Lost in the discussion was the fact that a number of major shows still exhibit the rather strange long-term habit of also categorizing work into product categories. Way back in 1983, my old friend Luke Sullivan wrote "It seems these days you can win a Clio for the "Best Locally-Produced Strawberry Beverage Spot With Dealer Tag Less Than Five Seconds That Includes The Line "Dads Love 'Em, Too." He was exaggerating, of course. But not much.
A glance at the current Clios print shortlist shows that little has changed in these ensuing 25 years. Product categories such as "Toiletries," "Travel/Tourism," and "Recreational Items" still create a mind-numbing tally of categories within the already numerous media categories.
Clio is not alone. Both Cannes and the ANDY awards also feature product categories such as "Toys, Games and Sports," "Household Cleaning Products," and "Sweet Foods and Snacks" (in what category are sour foods entered?).
And yet, successful and admired shows like the One Show, New York Art Directors Exhibition and The Communications Arts annual get by somehow without these copious and confusing product categories. They all organize around media categories only.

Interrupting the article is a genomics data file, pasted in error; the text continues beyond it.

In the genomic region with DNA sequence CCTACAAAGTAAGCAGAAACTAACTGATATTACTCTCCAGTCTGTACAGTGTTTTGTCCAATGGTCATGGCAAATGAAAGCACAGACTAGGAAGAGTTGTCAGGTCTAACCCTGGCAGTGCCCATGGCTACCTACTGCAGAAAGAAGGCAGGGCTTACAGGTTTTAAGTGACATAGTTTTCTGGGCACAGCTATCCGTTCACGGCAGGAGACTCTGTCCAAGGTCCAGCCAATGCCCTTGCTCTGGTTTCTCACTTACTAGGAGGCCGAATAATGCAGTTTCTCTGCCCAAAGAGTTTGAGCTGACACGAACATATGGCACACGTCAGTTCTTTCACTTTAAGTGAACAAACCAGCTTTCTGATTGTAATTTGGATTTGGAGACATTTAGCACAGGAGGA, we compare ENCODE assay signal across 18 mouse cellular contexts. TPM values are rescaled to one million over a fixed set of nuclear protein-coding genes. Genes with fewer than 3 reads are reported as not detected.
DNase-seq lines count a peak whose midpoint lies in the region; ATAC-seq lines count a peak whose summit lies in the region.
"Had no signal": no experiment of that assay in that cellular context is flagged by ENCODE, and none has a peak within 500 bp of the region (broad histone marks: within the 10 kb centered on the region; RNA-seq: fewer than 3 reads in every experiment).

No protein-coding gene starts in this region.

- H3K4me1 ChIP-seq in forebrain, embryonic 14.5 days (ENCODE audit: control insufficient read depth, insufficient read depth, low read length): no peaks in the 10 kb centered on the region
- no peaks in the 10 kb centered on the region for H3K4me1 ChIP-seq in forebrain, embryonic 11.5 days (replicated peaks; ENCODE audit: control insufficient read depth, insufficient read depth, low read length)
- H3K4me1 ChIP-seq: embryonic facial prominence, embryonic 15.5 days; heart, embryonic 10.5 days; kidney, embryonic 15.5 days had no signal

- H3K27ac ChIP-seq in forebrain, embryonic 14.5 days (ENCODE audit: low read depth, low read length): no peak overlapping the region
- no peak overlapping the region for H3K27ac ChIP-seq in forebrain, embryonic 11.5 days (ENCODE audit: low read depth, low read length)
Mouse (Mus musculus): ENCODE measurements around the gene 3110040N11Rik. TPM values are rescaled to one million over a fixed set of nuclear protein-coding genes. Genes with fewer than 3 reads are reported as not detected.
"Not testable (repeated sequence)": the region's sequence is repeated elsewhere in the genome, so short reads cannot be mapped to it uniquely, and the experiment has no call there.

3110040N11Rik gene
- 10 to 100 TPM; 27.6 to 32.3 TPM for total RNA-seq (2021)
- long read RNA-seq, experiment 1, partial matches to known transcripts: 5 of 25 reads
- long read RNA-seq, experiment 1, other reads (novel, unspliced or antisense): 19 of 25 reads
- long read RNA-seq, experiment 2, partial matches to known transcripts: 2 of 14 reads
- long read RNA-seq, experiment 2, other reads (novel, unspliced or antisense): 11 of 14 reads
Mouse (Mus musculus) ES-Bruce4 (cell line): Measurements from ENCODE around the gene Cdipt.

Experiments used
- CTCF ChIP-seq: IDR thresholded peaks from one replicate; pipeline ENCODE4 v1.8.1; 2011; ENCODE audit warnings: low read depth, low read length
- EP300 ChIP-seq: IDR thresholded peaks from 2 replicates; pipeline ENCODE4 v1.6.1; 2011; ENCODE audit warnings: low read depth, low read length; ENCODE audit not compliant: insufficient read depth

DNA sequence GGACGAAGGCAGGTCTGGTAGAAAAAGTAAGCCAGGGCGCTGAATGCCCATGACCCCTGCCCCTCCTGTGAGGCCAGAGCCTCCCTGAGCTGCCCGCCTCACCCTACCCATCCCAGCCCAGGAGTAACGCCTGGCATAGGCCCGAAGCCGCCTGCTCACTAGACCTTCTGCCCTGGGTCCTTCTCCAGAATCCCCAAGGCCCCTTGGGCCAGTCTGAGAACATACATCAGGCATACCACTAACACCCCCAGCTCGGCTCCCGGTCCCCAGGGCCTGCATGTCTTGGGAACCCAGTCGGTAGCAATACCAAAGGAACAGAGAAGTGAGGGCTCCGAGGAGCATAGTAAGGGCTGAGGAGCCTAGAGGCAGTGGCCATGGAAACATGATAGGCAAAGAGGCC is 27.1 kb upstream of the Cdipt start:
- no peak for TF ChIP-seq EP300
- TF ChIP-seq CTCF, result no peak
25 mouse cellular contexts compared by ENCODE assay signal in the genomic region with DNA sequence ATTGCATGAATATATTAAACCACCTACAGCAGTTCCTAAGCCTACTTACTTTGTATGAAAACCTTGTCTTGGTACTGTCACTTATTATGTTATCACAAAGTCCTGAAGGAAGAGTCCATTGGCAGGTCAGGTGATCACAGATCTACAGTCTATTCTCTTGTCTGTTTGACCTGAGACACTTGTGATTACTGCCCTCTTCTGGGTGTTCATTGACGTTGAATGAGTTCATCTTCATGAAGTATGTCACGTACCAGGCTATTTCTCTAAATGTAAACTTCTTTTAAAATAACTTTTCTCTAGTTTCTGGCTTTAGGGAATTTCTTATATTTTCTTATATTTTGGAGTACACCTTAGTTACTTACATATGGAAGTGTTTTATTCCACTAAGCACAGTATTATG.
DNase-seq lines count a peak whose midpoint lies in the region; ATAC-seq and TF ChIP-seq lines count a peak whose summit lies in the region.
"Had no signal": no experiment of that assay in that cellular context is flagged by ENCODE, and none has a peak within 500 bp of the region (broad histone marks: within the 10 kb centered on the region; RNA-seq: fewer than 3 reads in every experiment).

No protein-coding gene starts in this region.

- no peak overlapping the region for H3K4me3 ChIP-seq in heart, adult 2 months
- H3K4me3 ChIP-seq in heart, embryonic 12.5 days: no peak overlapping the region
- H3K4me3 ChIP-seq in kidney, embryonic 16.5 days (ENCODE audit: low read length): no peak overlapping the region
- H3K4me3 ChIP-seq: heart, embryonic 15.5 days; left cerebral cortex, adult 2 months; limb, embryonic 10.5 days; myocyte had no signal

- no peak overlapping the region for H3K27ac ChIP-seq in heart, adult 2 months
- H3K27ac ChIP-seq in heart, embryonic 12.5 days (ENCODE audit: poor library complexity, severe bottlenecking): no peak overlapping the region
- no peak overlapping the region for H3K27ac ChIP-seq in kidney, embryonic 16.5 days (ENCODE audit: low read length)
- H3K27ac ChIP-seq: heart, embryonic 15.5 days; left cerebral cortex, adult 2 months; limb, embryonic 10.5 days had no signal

So what could be the motivation for keeping these outdated product designations alive in Cannes, Andys and Clio?
I won't resort to cynicism and suggest that more categories mean more income. I actually don't think that's the case. One possible historical reason I can come up with is a leveling of the playing field for product categories perceived as "difficult." It was once thought that doing great work on a packaged good account was far more difficult than marketing, say, a sexy automobile. But today, great work is coming from virtually all product categories.
Finally, these categories are hopelessly imbalanced and confusing. For example, Burger King scored in a Clios category called "Retail Food," while McDonald's ended up in a one simply called "Foods."
In an ideal modern world, there would probably be no award show categories at all. Judges would simply be exposed to ideas one at a time regardless of media category, product category, size, shape or length. You know, just like consumers actually see them? Winning ads would be chosen based purely on fresh, game-changing ideas. But I realize this would be asking too much.
So, awards show people, while you're tweaking your categories over the coming months to accommodate virals, blogs, mobile apps, user-generated content and more, can you please consider getting rid of those outdated "product" categories once and for all?
Please? Pretty please? Pretty please with "Sweet Foods and Snacks" on it? Thank you.
Bob Barrie is Partner & CD, Barrie D'Rozario Murphy, Minneapolis. He was a judge at the One Show.
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